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Quote of the Week – Hirayama on Hiroshima

June 11th, 2008 · 14 Comments · Quote of the Week

Words of Ikuo Hirayama, 81 year old survivor of the Atomic Bomb at Hiroshima:

“I believe that art can overcome hardships. I believe that flowers can blossom from anguish and inhumanity.”

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Referring to the peace flame, pictured above, that will remain lit until the world no longer has nuclear weapons, Hirayama said:

"I saw the color of the fire, which was orange. It reminded me of the day of the bombing, and I could not get rid of that color behind my eyelids,"

From NPR, Art, and Hope, from the Ashes of Hiroshima.  Take a moment to read the article and listen to the audio file.  You will be amazed by the courage and beauty that this man has created from his horrific experience.

His painting , "The Holocaust of Hiroshima", featured in the NPR article, is a moving tribute to all that lost their lives as a result of the bombing.  Some of his other works can be seen online at Gallery-Sakura and the Hirayama Ikuo Museum of Art.

Photo Credit:  Flickr, Hiroshima – Memorial Flame

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14 responses so far ↓

  • 1 www.japansoc.com // Jun 11, 2008 at 3:22 pm

    Artist Ikuo Hirayama on Hiroshima…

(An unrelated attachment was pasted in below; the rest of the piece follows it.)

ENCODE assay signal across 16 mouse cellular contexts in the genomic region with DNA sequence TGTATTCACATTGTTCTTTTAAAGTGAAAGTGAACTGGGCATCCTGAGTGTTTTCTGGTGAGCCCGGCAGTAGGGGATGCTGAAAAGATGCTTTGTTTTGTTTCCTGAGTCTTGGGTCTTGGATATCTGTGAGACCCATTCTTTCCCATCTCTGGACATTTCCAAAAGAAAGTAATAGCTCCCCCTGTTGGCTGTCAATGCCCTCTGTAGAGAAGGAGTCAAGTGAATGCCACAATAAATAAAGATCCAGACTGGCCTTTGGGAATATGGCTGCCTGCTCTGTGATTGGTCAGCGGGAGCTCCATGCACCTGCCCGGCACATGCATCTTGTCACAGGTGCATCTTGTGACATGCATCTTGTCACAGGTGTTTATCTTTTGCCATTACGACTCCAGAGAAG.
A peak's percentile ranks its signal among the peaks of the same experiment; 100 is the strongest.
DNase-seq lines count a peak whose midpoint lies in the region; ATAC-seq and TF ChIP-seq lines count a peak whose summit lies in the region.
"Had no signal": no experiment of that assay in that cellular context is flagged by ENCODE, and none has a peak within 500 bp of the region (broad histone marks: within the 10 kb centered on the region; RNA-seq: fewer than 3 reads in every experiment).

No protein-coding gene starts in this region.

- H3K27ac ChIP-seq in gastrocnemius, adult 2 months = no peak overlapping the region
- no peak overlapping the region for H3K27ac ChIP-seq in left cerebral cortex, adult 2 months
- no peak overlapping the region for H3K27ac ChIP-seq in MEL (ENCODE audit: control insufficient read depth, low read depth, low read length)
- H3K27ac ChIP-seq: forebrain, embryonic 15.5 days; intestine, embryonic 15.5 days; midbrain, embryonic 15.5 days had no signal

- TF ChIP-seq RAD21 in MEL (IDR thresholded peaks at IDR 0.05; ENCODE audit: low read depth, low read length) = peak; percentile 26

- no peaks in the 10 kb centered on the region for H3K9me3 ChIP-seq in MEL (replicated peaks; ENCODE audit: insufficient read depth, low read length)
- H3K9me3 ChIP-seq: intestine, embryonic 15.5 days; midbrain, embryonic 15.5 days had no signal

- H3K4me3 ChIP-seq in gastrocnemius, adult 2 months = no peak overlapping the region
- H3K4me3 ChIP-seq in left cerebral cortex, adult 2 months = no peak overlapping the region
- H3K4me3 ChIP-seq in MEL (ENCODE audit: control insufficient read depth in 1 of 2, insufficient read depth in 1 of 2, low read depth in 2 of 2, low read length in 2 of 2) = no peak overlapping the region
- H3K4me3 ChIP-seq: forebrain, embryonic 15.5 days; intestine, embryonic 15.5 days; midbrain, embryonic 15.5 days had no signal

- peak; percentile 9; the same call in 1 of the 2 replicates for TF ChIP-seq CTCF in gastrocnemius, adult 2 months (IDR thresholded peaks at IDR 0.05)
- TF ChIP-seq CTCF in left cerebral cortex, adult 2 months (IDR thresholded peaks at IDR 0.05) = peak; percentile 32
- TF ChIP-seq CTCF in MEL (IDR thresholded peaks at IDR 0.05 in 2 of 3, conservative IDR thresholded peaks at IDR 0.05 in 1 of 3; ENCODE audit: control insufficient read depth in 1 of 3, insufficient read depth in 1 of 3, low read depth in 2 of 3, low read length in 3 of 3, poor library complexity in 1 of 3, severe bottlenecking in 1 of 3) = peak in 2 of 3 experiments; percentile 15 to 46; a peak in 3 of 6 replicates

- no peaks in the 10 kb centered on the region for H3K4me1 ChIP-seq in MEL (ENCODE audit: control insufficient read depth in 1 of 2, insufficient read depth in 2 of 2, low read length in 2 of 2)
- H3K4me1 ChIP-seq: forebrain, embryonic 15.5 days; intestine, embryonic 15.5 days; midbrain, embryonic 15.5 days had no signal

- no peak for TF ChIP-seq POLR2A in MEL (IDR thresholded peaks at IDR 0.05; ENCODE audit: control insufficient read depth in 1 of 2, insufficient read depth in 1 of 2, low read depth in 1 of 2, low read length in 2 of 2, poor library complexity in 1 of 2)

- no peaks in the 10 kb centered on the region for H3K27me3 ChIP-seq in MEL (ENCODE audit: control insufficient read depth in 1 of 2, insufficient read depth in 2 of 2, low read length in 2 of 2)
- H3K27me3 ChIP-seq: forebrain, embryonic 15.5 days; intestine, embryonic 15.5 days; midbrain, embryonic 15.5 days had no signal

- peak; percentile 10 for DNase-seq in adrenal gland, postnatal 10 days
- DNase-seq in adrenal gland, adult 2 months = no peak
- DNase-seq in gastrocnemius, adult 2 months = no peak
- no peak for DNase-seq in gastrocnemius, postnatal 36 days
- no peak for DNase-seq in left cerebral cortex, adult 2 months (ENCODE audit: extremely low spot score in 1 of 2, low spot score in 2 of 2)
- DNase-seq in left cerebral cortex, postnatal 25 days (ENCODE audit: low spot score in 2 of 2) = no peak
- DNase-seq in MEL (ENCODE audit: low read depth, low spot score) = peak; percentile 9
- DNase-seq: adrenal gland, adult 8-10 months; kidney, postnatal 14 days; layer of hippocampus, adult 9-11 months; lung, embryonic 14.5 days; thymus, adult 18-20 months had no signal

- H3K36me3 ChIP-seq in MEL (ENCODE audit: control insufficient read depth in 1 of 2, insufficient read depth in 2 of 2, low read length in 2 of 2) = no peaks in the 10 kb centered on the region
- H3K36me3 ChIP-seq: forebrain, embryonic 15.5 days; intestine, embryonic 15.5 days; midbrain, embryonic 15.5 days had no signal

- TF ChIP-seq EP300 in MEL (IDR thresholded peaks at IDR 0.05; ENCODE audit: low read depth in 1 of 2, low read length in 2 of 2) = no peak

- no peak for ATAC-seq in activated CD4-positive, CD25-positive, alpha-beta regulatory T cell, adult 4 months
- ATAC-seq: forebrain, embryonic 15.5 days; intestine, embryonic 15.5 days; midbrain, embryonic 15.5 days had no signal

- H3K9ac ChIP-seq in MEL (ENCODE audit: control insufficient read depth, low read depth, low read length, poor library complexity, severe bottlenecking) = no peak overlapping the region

This artist survived the bombing of Hiroshima, adopted Buddhism, and went on create beautiful art to honor those who lost their lives. An amazing and talented man who shows us the beauty that can be borne of hardship….

  • 2 Mike // Jun 12, 2008 at 10:28 pm

    I was just in Japan and went to Hiroshima and Nagasaki. I will be posting about them in the future!

  • 3 billywest // Jun 14, 2008 at 12:53 am

    Haven’t been to Hiroshima yet. But, it’s definitely on my list of places to visit in the next couple of years.

    Amazing that Mr. Hirayama was able to give something so positive to the world for all to see.

  • 4 alex // Jun 29, 2008 at 9:40 pm

    although horrible in its effects, the ends did justify the means with the bombing of hiroshima and nagasaki… it led to the end of WWII and the destruction of the evil japanese war machine. if you want to know about holocaust, go to nanjing and visit the memorial to the war crimes committed by japan there. or look on wikipedia about unit 731… war crimes committed by japan make the atomic bombings look like a back massage in comparison.

  • 5 Shane // Jul 1, 2008 at 7:56 am

    Alex, this was just one man’s way of overcoming his personal hardships and based on what I have read he is not doing this for any other reason.

    You bring up an interesting point but it’s quite a leap from the subject of the post which took no stance on the bombing itself.

  • 6 Alex // Jul 1, 2008 at 8:43 am

    I brought up the point because he refered to it as the holocaust of hiroshima, which insinuates that the bombing was on par with the extermination of the jews, which is incorrect and insulting to what the jewish people went through. but yeah it’s kind of a personal to me because i’ve been to the memorials in china and talked to people who fought in se asia and their experiences with what the japanese did and whenever i hear or read something about how horrible the bombings were i just feel that is hould remind people that they were not unprovoked. sorry